da is just like desu but is the casual form and it is used by children.
I would recommend asking around among Japanese. 寒いでした is not used by native speakers - even young ones, though しないです is.
寒かったでした is awkward becase 寒かった already talks about past and adding でした which also indicate something of past is redundant. 寒かったです would be proper.
bamboo4 you are right. 寒かったです。is proper.
Right - 寒かったでした is not used by native speakers, but not just because of a redundancy in the expression of the past tense. It is because when you have an い-adjective, you do not conjugate the past tense into the です, you conjugate it into the adjective. Note that I was referring to 寒いでした (the example the author wrote in to this page), not 寒かったでした, but because of what I stated, both are non-native utterances ("wrong").
sorry, I am a native speaker.^^;
Sorry, I am also a native speaker.
Note that the Xは of XはYです is very often omitted if it is known from context.
An interesting Japanese page on です can be found here.
寒いでした is awkward for me. Is it because I am not young enough? :( 寒かったでした。is more natural.
'犬だ' is something a young kid might say on seeing a dog.
Note the particle は is _said_ 'wa' but (depending on romaji system used) may be written 'ha'. The kana わ on the other hand is always said and written 'wa'.
So we know that は should be read wa, but somehow no one changes this page to reflect this. I wonder why.
I always found this "tense" for adjectives confusing. guess we dont have a past tense of "cold" in english. colded?
NG: 寒い でした : cold , it was OK: 寒かった です: colded , it is
Mitokomun > romanized japanese textbooks that I have seen always write は as "ha" even when they know it should be pronounced "wa". To make it even more confusing, there are occasions where it is pronounced "wa" too... Maybe someone else can explain why this is, but we are sticking to the standard romanization method. I guess I got used to it but it really threw me at first. check the [ha] page for more.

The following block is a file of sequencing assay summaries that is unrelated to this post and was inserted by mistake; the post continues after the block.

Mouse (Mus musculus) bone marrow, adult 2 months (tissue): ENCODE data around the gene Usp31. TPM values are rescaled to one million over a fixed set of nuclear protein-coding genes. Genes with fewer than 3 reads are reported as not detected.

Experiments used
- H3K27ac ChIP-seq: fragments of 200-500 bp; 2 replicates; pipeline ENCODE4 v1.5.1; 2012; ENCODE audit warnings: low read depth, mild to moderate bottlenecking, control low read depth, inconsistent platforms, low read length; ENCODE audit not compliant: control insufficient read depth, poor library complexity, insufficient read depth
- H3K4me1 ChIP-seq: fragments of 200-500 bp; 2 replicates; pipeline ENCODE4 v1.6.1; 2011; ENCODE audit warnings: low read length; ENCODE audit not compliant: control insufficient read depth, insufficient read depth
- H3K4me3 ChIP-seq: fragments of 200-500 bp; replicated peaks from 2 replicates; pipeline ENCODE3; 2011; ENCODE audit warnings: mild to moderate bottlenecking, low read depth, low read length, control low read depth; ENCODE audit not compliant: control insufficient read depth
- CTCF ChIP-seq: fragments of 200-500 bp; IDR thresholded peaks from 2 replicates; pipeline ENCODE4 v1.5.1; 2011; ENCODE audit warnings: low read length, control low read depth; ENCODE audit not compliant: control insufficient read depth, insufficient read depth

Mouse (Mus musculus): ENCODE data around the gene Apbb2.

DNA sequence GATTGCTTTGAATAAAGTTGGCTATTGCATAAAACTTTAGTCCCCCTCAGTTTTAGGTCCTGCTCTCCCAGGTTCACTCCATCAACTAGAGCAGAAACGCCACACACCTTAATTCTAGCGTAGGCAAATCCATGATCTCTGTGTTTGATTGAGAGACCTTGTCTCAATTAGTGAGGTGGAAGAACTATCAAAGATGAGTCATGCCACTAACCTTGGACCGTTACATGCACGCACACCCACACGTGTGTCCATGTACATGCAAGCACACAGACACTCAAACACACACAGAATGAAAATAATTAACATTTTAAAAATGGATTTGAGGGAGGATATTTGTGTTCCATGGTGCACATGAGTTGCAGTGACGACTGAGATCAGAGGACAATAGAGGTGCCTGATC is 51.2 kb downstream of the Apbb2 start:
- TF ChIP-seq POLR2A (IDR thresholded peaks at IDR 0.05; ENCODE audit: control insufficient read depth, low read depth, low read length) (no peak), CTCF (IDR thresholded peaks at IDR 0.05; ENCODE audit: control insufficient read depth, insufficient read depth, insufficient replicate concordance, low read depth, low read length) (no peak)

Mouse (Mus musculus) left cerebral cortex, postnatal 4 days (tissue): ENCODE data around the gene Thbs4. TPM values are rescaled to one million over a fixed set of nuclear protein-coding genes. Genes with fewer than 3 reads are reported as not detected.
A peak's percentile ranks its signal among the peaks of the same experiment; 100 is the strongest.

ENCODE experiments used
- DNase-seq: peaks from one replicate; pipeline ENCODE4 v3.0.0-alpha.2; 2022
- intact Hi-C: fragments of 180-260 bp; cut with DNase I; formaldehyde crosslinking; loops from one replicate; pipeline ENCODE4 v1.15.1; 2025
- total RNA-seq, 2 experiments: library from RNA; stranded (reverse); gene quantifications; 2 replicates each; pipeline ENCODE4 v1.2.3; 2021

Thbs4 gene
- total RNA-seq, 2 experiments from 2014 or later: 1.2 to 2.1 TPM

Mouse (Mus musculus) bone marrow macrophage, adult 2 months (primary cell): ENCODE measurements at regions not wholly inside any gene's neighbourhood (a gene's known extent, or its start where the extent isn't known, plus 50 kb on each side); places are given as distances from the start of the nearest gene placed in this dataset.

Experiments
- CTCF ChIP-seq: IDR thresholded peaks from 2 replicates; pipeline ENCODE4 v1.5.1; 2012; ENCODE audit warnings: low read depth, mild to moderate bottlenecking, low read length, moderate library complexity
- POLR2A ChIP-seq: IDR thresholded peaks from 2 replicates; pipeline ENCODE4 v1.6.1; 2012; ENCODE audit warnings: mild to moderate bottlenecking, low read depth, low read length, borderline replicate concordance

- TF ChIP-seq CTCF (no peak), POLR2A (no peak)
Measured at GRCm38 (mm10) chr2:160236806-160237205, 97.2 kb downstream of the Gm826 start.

寒い でした is incorrect. 寒かった is ok. 寒かった です is politer because of the word です which expresses the standard polite form.
犬だ is ok, all Japs say that. And if you change だ into です, it shows your politeness
For understanding the logic behind the copula transformations across tenses, affirmative/negative form etc... it helps to fall back to a vision of だ as the contraction of the canonic (formal) form である.
You can then mostly rebuild the whole conjugation table by combining that with the following: - は is (generally) appended to で for the negative form: では, contracted to じゃ in less formal situations - conjugation of ある: negative plain form of 5段 verb ある is い-adjective ない, polite form of 5段 verb ある is irregular verb ござる - standard understanding of 5段 verb and い-adjective conjugations
In the example #879 the romanized イギリス人 should be igirisujin. Also, if 住んで is the -te form of sumu, what does the form 住んでます do? I always see 住んでいます.
So, all conjugations of the copula are derived from contractions of である and ではある (for negative tenses). In the negative present and past possible tenses, the conjugations are ないでしょう and なかったでしょう. Why can't they also become ではないでしょう and ではなかったでしょう? Also, why can't the plain past and negative possible tenses be contracted from ではないだろう and ではなかっただろう to じゃないだろう and じゃなかっただろう?
Re Mitokomun and dc's comments on は/wa/ha: I just checked about 20 text books/dictionaries. Without exception they all romanize the particle は as "wa". The only place I have ever come across the particle は written "ha" is on the Internet. I presume this is due to cases where computers have done automatic transcriptions of hiragana to romaji without regard for the grammatical context.
balrog-kun is right about example #879. イギリス人 should be romanized as igirisujin and not igirujin.
In example 626, can you/should you write 田中さんはいませんでした。since we are referring to an animate subject?